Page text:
The best way to learn is to do; the worst way to teach is to talk.
Paul Halmos (1916-2006)
Syllabus for Math 5370c (Number Theory and Algebra)
- Time and Place: MW 18:30-19:50 in Bell Hall 130A
- Instructor: Dr. Helmut Knaust, Bell Hall 219, tel. 747-7002, email@example.com
- Office Hours: After class, or by appointment
- Prerequisites: The course requires a certain level of mathematical maturity that you have gained by having thoroughly and successfully grappled with the basics of logic and proofs in MATH 5370a or MATH 3325.
- Course Objectives: The main focus will be on Number Theory. You should expect (and I will expect) that you make considerable progress in the following areas:
- Become familiar with the fundamental results of Number Theory. Highlights of the course include the Fundamental Theorem of Arithmetic, the Chinese Remainder Theorem, Fermat's Little Theorem, and hopefully Public Key Cryptography (RSA);
- Thoroughly understand the definitions of the basic concepts of Number Theory such as divisibility and modular arithmetic;
- Continue to develop your ability to use the method of proof to establish these fundamental results.
- Be able to present and defend a proof to a group of your peers.
- Be able to recognize a rigorous proof when you read or see one. Conversely, be able to pick out the weak spot(s) in a less rigorous argument. Be able to fill in details in a sketchy proof.
- Once you have devised a proof, be able to write it down in a clear, concise manner using correct English and mathematical grammar.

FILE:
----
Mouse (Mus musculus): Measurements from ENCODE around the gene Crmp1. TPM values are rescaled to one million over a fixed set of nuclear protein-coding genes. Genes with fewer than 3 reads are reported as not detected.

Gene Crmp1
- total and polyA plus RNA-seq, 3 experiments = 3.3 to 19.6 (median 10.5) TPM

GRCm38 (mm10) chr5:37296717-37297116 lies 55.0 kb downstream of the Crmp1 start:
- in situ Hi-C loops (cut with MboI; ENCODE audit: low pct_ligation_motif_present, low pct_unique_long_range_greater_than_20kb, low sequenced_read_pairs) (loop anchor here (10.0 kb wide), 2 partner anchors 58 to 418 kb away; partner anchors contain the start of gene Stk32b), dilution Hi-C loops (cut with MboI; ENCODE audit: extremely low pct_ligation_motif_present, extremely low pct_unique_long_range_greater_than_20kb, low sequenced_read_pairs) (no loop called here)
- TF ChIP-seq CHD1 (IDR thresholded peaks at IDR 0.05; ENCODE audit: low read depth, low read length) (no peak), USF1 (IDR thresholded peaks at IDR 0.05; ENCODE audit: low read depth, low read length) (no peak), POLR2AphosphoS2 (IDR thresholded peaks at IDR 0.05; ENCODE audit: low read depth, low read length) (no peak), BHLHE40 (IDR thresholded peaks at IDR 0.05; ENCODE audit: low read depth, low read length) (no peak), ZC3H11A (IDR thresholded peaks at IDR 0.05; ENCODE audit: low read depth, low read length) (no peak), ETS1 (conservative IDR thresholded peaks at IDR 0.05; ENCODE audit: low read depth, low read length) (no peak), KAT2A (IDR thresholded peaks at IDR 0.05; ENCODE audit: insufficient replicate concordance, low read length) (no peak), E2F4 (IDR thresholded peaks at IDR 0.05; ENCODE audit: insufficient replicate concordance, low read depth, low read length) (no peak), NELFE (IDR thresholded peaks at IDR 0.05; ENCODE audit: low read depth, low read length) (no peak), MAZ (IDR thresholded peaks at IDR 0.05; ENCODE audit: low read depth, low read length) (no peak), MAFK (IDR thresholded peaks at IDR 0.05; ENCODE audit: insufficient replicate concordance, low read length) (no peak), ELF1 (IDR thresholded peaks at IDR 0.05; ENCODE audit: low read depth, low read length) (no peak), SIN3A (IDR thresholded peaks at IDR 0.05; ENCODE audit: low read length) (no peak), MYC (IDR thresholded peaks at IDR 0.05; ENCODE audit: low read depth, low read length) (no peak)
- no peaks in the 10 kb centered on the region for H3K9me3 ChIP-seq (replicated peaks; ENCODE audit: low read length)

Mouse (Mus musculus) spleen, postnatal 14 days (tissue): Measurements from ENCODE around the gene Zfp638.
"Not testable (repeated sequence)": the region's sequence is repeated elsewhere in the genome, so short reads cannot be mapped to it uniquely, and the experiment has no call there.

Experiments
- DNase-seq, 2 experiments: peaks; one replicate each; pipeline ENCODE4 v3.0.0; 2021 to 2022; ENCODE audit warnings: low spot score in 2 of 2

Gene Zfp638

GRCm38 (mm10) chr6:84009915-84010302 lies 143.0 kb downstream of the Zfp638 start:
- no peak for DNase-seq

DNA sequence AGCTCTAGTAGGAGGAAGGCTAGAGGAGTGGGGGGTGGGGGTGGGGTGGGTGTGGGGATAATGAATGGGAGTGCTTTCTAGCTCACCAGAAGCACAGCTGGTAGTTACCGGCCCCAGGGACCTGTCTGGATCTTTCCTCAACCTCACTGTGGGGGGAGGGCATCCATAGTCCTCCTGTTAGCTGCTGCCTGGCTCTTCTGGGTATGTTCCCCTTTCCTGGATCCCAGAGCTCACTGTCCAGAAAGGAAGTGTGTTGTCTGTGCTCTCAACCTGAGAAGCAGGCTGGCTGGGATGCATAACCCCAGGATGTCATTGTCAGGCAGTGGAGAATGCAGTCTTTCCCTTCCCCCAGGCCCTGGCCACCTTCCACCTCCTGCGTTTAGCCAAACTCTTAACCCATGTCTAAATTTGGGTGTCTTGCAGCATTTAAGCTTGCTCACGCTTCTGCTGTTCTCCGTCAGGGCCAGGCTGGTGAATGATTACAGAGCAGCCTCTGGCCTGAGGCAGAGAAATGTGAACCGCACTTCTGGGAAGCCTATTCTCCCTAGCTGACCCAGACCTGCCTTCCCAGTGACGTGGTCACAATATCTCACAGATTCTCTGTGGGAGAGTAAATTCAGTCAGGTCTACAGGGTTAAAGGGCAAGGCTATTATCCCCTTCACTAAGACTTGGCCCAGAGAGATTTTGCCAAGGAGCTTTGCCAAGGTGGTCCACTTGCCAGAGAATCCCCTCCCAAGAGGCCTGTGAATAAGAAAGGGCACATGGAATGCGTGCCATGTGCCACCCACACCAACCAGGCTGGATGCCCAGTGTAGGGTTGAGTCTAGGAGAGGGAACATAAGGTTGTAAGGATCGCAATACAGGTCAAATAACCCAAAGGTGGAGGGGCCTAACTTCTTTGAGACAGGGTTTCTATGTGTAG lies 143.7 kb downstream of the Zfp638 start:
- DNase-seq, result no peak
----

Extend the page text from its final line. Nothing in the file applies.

- In-class Activities and Presentations: Mathematics is not a spectator sport. Therefore I will not give lectures. I will call on students to give solutions to the problems in the textbook on the blackboard. Your presentations are the most important part of the course. Your chances of passing the course without spending a significant amount of time on preparing in-class demonstrations are zero: Your in-class work, evaluated for both quality and quantity, will account for 40% of your grade.
- Tests: A midterm exam will be given on October 15. This exam counts 30% of your grade.
- Final Examination: The final exam on December 10 at 19:00-21:45, is comprehensive and mandatory. It counts 30% of your grade.
- Time Requirement: I expect that you spend an absolute minimum of six hours per week outside of class on reading the textbook, preparing for the next class, reviewing your own notes, and completing assignments. Not surprisingly, it has been my experience that there is a strong correlation between class grade and study time.
- Attendance: Due to the course structure, attendance is mandatory. An unexcused absence will result in a problem grade of 0 for the day of the absence. Five absences (excused or unexcused) will lead to dismissal from the class with a grade of "F".
- Students with Disabilities. If you have a disability and need special accommodation, please contact the Disabled Student Services Office (DSSO) in Union East 106, 747-5148, firstname.lastname@example.org.
- Academic Integrity.: All students must abide by UTEP's academic integrity policies, see http://academics.utep.edu/Default.aspx?tabid=23785 for details.
- The textbook contains numerous problems. Students will solve these problems at home. The instructor will then call on students during class to present solutions to these problems on the blackboard.